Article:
Figure 1.

Schematic overview of the 6 principal interventions. After determining the stimulation intensity for evoking MEP amplitudes of ∼1 mV (SI1mV) and the resting MEP threshold subjects paused for 2 min, either directly or after an isometric voluntary contraction (black filled blocks) (for 1.5 or 5 min). The pre-cTBS corticospinal excitability (T0) was then established, followed by the application of cTBS. Postintervention measurements were performed in 12 blocks consisting of 12 MEP responses at SI1mV followed by 1 min of rest, up to 25-min postintervention. Two successive time points were then binned.

Intervention 1 (ACT0 + cTBS300): After assessment of RMT subjects paused for 2 min (no isometric voluntary activation, ACT0). The pre-cTBS corticospinal excitability of APB muscle representation was then established by collecting 30 responses at SI1mV using a stimulation rate of 0.2 ± 10% Hz with the target muscle at rest. Immediately after establishing the pre-cTBS corticospinal excitability, cTBS300 was applied at 70% of the RMT. The relative intensity of cTBS300 was based on previous studies reporting that 70% of the RMT is equivalent to 80% of the AMT (Chen et al. 1998). Following cTBS300, subjects paused for 2 min.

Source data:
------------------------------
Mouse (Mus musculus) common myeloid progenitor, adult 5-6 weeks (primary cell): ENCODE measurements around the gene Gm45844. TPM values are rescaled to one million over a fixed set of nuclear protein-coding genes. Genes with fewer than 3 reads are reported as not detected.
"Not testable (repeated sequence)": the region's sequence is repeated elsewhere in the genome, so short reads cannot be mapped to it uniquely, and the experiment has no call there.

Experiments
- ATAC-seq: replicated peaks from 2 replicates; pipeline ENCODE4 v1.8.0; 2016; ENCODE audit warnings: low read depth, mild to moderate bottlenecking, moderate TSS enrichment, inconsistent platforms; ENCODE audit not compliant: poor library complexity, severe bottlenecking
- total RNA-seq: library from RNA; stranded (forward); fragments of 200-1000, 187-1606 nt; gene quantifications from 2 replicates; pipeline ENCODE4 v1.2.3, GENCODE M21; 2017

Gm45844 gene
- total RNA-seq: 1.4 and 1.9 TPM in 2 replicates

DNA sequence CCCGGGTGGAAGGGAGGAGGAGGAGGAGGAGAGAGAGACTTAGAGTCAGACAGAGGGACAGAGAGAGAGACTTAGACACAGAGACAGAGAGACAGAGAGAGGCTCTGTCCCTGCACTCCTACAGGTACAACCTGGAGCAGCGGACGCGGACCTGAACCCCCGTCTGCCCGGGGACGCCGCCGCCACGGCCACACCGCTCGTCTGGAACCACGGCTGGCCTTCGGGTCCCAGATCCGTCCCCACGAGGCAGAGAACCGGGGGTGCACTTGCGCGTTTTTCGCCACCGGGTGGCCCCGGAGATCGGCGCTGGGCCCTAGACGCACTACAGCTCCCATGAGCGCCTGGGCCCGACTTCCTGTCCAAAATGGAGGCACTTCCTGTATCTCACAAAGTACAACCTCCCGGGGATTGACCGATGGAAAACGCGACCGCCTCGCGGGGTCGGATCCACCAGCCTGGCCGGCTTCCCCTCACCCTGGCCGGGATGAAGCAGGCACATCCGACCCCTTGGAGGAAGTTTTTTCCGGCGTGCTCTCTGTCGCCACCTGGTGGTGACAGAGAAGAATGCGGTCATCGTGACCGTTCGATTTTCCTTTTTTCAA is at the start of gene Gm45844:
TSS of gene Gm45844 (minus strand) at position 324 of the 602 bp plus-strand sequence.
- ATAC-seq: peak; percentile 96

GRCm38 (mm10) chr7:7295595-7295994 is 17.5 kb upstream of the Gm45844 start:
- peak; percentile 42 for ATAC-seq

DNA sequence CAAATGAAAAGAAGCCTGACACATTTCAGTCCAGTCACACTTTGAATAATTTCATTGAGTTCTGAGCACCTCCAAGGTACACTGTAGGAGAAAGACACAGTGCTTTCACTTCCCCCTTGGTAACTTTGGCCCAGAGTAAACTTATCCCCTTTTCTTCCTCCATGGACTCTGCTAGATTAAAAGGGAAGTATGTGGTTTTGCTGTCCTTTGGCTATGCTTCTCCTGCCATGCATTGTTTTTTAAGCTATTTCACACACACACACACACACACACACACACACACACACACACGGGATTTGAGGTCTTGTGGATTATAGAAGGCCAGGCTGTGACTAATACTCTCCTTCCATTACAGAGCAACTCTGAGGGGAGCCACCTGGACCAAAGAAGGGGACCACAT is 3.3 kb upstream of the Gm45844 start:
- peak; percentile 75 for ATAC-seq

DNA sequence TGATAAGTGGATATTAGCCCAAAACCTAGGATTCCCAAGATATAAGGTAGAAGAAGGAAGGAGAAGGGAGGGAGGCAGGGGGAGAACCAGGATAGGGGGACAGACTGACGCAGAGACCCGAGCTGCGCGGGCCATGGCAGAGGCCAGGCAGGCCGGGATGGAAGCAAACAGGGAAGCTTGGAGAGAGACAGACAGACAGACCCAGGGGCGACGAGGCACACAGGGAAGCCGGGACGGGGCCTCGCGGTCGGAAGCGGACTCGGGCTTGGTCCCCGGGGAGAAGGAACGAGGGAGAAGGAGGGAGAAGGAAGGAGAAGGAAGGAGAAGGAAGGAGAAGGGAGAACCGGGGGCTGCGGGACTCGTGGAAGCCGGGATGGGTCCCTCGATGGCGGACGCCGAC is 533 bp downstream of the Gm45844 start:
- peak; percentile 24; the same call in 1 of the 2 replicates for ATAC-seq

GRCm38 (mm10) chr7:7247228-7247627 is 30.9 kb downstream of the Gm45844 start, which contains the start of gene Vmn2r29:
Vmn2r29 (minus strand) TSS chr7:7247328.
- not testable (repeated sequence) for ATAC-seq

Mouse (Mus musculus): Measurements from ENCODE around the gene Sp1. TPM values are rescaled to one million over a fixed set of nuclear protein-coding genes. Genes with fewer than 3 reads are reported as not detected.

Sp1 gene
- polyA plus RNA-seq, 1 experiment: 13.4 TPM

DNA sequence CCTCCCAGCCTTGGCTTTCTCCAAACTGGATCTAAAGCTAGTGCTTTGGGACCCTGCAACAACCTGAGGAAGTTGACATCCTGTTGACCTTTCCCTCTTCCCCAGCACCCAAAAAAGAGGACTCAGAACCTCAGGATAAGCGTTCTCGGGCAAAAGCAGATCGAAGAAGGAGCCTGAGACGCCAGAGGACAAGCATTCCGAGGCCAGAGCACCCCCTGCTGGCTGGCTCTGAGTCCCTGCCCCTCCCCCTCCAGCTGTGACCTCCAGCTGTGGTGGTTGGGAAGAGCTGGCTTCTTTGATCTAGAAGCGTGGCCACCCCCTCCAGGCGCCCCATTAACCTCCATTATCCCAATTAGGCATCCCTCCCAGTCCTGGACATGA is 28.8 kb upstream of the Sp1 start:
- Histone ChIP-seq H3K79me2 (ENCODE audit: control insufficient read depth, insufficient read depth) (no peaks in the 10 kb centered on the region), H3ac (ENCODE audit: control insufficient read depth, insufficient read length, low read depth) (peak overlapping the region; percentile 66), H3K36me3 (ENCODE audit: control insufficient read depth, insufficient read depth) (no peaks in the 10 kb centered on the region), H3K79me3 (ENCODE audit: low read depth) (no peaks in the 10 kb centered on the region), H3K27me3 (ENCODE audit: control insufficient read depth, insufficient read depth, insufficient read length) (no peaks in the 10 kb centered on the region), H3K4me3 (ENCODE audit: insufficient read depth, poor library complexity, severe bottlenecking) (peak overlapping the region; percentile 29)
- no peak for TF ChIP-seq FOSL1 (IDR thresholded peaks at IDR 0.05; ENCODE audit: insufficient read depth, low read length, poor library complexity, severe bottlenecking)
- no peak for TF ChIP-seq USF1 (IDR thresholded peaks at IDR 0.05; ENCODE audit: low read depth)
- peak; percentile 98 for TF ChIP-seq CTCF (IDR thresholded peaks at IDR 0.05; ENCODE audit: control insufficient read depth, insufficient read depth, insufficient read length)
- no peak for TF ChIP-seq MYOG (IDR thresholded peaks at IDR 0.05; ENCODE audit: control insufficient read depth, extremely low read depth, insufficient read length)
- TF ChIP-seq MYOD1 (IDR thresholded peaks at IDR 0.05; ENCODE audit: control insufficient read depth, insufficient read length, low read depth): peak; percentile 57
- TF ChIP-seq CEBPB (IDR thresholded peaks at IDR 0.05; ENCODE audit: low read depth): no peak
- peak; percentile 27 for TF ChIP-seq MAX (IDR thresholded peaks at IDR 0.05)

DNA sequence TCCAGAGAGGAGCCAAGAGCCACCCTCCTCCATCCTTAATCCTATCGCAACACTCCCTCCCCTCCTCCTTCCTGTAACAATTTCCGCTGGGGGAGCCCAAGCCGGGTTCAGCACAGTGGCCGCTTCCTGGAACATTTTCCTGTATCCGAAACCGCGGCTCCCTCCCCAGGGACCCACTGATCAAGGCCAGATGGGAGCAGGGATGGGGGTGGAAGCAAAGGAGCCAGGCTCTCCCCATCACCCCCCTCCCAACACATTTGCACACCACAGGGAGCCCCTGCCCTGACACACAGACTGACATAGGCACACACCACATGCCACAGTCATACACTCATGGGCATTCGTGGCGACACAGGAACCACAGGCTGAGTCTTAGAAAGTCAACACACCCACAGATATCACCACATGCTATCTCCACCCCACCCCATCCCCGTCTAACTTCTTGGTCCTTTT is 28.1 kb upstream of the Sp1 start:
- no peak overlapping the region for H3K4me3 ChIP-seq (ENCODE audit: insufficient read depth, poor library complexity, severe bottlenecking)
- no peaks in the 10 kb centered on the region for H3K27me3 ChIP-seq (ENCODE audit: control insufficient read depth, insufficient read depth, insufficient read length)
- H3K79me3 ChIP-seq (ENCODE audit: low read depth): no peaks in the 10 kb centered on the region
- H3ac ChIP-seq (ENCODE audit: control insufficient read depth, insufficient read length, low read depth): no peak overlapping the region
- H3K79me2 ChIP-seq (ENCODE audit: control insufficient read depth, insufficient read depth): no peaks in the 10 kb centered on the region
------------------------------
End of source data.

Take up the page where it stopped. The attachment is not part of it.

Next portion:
Interventions 2 and 3 (ACT1.5 + cTBS300 and ACT5 + cTBS300): Following isometric thumb abduction for a duration of 1.5 min (ACT1.5, Expt. 2) or 5 min (ACT5, Expt. 3), subjects paused for 2 min. The pre-cTBS corticospinal excitability of APB muscle representation was established as described above. Immediately after establishing the pre-cTBS corticospinal excitability, cTBS300 was applied at 70% of the RMT. Following cTBS300, subjects paused for 2 min.

Intervention 4 (ACT0 + cTBS600): The protocol was similar to intervention 1, except for the fact that cTBS was performed for a duration of 40 s, instead of 20 s.